Here's sharing something else that I've learnt recently, which I think, makes sense and might be useful for us to consider.
Many rescuers have their own thoughts and beliefs about how best to help animals.
I think the opinion below, which I learnt from a vet, makes a lot of sense.
There is this 3:3:3:1 ratio involved when it comes to helping animals.
30% - what the vet can do.
30% - what the caregiver can do (and this includes lots of love and tender loving care).
30% - what medicine can do.
10% - "faith", "belief", "guardian angels", "the universe", "sheer luck", "pure chance", etc. (whatever we want to call it!).
For those of us who are not vets, here's where we can help in that 30% - caregiving. The best is, of course, to find the time to personally nurse the animal, failing which, we source for willing help, but we should never dump the animal on someone else, or worse, emotionally-blackmail someone into taking the animal.
Examples of emotional-blackmailing:
1. If you don't take this animal, I'll leave it on the street to die.
2. If you don't pay in full, I'll just throw it back on the street.
3. If you don't take in my animal, I'll get it euthanised.
I've heard plenty of such tunes. To such people, I've now learnt to say: It's your call and your conscience. Are you interested in working together for the animal or not?
So, caring for animals is not quite about rescuing the animal and dumping it on the vet or on another caregiver (that definitely does not constitute 30%, does it?). It's about doing that little bit more, walking that extra mile...even if it is about making the effort to source for another reliable caregiver (should one is unable to do the job herself).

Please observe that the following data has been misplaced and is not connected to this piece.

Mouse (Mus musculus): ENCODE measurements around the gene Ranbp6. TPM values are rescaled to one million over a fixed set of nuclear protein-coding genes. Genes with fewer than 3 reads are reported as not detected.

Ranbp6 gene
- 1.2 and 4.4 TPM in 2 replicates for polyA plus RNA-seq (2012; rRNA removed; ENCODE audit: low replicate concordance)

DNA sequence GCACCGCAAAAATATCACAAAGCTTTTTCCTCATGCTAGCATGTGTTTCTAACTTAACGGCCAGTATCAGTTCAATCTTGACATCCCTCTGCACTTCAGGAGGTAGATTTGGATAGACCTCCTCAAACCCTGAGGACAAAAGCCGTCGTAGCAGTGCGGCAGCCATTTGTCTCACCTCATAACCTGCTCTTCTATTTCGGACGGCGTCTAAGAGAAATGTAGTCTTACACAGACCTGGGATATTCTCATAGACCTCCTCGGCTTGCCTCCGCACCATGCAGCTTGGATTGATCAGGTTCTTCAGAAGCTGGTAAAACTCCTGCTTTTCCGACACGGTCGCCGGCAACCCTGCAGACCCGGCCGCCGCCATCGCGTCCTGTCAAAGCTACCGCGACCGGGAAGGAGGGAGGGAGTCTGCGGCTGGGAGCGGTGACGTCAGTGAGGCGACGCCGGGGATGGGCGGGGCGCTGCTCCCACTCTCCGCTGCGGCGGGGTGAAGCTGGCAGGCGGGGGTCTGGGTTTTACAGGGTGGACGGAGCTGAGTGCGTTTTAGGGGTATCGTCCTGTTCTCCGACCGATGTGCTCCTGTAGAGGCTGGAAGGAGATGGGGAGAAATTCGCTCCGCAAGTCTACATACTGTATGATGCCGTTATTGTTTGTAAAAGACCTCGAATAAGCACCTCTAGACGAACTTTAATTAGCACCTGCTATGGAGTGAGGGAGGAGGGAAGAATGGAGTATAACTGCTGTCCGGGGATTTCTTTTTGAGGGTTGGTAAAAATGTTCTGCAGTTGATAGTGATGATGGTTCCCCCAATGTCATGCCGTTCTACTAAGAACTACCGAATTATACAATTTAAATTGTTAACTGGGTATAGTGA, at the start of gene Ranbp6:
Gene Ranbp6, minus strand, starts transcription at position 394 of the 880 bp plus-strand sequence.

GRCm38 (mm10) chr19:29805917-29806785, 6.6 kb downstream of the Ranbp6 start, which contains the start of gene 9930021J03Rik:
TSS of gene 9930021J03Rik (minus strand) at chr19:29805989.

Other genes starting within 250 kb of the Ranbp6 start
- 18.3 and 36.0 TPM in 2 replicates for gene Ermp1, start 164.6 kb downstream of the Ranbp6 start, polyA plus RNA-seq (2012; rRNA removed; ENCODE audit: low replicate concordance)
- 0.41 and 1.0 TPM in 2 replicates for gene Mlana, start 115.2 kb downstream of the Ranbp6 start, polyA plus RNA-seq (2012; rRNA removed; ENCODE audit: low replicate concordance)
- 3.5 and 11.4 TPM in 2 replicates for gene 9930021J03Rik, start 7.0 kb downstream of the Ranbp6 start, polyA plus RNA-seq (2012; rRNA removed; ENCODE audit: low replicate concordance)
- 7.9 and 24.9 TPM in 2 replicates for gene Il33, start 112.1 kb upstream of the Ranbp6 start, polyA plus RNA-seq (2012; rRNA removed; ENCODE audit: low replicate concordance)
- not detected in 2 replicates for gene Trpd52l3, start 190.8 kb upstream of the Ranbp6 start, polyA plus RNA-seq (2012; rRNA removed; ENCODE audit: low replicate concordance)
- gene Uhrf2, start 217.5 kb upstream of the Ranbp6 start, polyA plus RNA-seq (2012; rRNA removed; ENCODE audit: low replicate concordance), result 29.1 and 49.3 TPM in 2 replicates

In short, it is NOT about dumping.
In these few weeks after the Petfinder.my event, I've been dealing with a sudden "influx" of people requesting help for their animals.
I've had to deal with all sorts. It's been very trying, yet, "enlightening".
It brings to mind what my friend, Amanda, shared with me recently, about what her father, who was a vet, had told her. I hope Amanda doesn't mind me quoting her verbatim here as I feel these words of wisdom would benefit many others:
thought this really made so much good sense. And it serves as a reminder to me that no matter how difficult the human, we'd still have to deal with him/her as diplomatically and graciously (and patiently!) as we can if we have the animals' best interests at heart. There is really no point in lambasting the human (not that I do that, of course!), but it is a good reminder for me that in order to help the animal, we have to learn how to deal with the human effectively in order to garner the best possible help for the animal.
Most humans do not like to be criticised. Critique, on the other hand, is more proactive, provided the said human is open to learn and change. There is a clear difference between criticism and critique. The motivation is totally different. The former is fault-finding, the latter, serves to improve and share the problem.
I know I used to say, "animals first, humans second". Perhaps I should revise that to "animals first, humans too."
Life is short, we could all do better with more kindnesses and pleasant encounters.
I shall now take my leave and get back to marking my final exams papers.